As a mother, it became less difficult to meet other women for friendships, and more difficult to maintain them. It seemed that the insecurity and jealousy didn't begin to falter over time, but was only heightened by this new role of becoming a mother. Again, I can (and have!) written an entire essay on the 'mommy wars.' (There have been entire books, and television shows, and magazine articles devoted to the mommy wars!). My general feel for it is that motherhood, beyond a shadow of a doubt, is THE most important job we will ever have. And I don't think anyone can argue that the pressures and expectations put on us by our culture as mothers are insurmountable. There is a reason the 'supermom' complex exists. Our 'performance' as such, then becomes pretty valuable to us. Not only because of these expectations, but also because we're held responsible for the outcomes! It only makes sense then that if I can point to other women who I don't believe are parenting well, then it will make me feel better as a parent to point that out and degrade them for it (either internally or externally). Same premise as before, just amplified. And so, in motherhood, the 'frenemies' seemed to abound.

As I got older, I got more adept at picking out the 'frenemies' early on, and weeding them out right away. I was lucky enough to find many women who weren't going to be catty, and malicious, and competitive, and found a wonderful nurturing little community with them. I made the mistake unfortunately then of trying to befriend someone who was clearly a 'frenemy' in every way shape and form. I guess I saw a small window that I could potentially help influence this person, and have her see what it was like to be in a supportive and empowering friendship. This was of course, not only incredibly presumptious of me, but also incredibly naive. I totally should've known better. I was never going to be able to give more than this person could take, and I was taking a beating in the process. Some people can hold toxic people like that in their lives, and not be affected. I am not one of those people. I don't like the energy. I am a social worker that deals with dysfunction and personality disorders all day long. On some level though, I felt I should be able to maintain a friendship that involved me not expecting anything from the other person. But it's draining, and unhealthy. And in the end, I couldn't forego my own mental health to try to be 'friends' with someone who just couldn't overcome being jealous and insecure about me. I made a decision when I was dating that a relationship wasn't worth it if I was continually feeling I needed to change the other person to make it work. I need to heed that wisdom in my friendships as well.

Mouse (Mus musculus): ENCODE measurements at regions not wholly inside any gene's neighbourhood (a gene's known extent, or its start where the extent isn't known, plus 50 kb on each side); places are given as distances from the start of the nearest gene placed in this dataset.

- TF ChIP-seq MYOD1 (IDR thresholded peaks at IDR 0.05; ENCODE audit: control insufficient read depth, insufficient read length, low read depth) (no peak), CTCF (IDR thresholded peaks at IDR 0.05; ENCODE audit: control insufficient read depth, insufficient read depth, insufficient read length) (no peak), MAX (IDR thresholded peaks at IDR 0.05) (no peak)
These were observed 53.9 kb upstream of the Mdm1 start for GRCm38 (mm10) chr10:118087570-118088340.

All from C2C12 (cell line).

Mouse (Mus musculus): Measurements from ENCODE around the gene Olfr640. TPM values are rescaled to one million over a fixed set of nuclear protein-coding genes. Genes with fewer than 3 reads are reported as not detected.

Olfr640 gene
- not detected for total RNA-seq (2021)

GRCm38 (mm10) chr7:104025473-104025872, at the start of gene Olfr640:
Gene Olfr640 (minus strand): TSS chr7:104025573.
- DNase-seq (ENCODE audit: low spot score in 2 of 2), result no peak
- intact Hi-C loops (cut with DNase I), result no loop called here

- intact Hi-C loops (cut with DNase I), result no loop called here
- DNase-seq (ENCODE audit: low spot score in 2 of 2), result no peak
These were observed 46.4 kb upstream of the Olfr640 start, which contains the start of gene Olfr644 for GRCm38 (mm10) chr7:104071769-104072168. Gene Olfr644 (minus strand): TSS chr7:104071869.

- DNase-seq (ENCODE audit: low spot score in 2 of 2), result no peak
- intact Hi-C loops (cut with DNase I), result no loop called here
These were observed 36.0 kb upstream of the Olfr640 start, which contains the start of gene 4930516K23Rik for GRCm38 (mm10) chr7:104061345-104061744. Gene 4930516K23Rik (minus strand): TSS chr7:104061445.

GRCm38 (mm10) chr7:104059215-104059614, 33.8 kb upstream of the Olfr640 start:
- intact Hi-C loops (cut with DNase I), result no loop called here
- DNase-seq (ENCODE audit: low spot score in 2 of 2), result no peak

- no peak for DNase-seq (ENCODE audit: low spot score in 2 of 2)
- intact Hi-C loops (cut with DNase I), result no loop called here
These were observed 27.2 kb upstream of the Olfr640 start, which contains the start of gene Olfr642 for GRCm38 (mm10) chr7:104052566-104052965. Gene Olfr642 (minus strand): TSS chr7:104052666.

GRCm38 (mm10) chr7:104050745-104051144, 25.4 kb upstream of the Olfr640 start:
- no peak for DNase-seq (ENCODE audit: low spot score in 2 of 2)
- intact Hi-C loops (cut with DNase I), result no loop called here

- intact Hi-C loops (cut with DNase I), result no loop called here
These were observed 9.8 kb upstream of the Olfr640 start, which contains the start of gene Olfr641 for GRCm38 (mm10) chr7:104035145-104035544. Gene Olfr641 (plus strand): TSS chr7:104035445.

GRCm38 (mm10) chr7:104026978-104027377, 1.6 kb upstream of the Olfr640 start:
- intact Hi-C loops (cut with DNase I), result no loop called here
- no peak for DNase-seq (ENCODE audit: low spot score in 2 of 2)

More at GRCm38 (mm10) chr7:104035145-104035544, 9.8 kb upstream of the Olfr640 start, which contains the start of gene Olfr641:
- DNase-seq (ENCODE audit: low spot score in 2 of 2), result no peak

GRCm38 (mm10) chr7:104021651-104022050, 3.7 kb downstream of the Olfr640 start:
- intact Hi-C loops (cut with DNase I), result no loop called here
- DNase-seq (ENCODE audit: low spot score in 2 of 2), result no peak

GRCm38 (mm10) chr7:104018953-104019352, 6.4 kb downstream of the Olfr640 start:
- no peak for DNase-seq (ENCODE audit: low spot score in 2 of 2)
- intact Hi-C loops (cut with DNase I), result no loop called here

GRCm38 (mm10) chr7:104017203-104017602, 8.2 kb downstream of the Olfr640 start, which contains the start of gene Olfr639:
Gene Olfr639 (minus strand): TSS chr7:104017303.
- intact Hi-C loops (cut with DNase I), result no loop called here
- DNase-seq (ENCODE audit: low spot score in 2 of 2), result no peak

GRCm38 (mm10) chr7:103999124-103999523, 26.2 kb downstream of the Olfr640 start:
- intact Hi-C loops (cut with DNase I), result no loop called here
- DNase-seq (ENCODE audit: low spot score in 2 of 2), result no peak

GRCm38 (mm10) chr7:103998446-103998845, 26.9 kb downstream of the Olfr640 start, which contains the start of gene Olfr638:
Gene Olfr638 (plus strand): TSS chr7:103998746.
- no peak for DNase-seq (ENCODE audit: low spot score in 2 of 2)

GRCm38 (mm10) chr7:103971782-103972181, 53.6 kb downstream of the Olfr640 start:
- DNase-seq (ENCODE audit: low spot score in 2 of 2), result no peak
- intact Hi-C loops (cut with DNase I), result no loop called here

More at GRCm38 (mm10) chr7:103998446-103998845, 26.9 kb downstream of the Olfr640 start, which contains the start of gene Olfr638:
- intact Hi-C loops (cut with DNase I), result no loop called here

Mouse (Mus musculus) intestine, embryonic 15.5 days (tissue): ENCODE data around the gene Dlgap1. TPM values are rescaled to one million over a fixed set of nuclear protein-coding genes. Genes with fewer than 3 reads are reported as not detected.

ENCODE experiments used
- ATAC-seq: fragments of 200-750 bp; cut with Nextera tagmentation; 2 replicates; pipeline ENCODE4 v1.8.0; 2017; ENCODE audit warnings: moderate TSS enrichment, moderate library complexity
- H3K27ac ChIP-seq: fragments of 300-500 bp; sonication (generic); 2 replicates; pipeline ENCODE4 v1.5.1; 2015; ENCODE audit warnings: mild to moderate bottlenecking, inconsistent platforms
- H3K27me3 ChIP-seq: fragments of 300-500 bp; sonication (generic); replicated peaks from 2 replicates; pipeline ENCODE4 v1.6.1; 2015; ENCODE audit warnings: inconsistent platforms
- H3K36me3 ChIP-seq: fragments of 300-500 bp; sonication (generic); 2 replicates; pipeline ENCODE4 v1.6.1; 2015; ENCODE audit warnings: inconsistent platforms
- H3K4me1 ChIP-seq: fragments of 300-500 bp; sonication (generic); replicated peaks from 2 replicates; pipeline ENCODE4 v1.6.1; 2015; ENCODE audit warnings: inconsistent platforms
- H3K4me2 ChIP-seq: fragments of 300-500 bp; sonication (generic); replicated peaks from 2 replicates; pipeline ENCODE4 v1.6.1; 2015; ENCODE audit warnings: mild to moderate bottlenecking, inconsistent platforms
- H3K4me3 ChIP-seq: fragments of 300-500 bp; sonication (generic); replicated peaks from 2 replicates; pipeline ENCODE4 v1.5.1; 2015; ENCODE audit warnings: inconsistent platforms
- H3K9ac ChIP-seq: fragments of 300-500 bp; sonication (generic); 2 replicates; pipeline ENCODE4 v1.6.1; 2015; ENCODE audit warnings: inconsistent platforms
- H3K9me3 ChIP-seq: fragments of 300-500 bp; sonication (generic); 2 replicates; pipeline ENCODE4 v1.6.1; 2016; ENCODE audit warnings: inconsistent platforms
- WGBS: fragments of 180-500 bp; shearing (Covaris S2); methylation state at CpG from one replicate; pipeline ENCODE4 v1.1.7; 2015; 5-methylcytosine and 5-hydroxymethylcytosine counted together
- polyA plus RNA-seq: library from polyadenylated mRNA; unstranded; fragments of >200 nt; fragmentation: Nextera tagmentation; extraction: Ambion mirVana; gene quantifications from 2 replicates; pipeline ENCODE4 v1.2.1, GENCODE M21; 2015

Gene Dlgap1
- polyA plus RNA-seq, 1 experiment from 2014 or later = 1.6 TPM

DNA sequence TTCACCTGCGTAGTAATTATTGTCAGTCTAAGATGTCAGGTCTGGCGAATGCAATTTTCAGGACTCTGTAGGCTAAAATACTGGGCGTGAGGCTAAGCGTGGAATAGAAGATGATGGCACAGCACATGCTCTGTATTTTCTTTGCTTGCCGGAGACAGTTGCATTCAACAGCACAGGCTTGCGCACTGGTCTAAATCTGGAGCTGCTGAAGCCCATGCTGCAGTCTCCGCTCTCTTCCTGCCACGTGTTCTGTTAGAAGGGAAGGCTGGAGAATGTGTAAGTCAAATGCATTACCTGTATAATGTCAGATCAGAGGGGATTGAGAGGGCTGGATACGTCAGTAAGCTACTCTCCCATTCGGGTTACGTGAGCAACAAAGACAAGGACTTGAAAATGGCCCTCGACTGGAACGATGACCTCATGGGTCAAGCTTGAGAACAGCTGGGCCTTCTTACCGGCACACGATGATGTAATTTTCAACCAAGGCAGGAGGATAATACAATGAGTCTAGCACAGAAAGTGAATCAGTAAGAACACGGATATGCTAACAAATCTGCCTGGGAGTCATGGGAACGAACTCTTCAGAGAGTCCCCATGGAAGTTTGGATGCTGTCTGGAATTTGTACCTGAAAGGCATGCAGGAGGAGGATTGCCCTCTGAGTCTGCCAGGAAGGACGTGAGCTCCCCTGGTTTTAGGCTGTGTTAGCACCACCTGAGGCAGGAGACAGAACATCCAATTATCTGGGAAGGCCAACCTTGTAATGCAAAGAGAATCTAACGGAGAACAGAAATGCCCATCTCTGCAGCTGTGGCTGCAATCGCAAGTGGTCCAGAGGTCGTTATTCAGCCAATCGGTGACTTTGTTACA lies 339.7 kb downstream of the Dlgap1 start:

As I've mentioned, since I've began running again, my community of friendships has grown and I have been pleasantly surprised and incredibly thankful for all the women currently in my life who are genuinely invested in my happiness, and who are happy to share in my victories, and support me during my failures. But most important, they are also willing to kick me in the ass when I need it, and tell me when they think I'm wrong. Not all of these friendships are created equal, and I won't even begin to pretend they are. Of course I'm closer to some of these friends than I am others, and I get different needs met by each one. There are about 2-3 women in my life who I share everything with, but I truly value all of the other friendships that I have, all for different reasons. It's not about padding egos, or implicit support, nor is it about bringing each other down or being competitive. It's that great middle area of being supportive when needed, but also pushing and challenging each other to grow. In other words, its how I would define genuine friendship.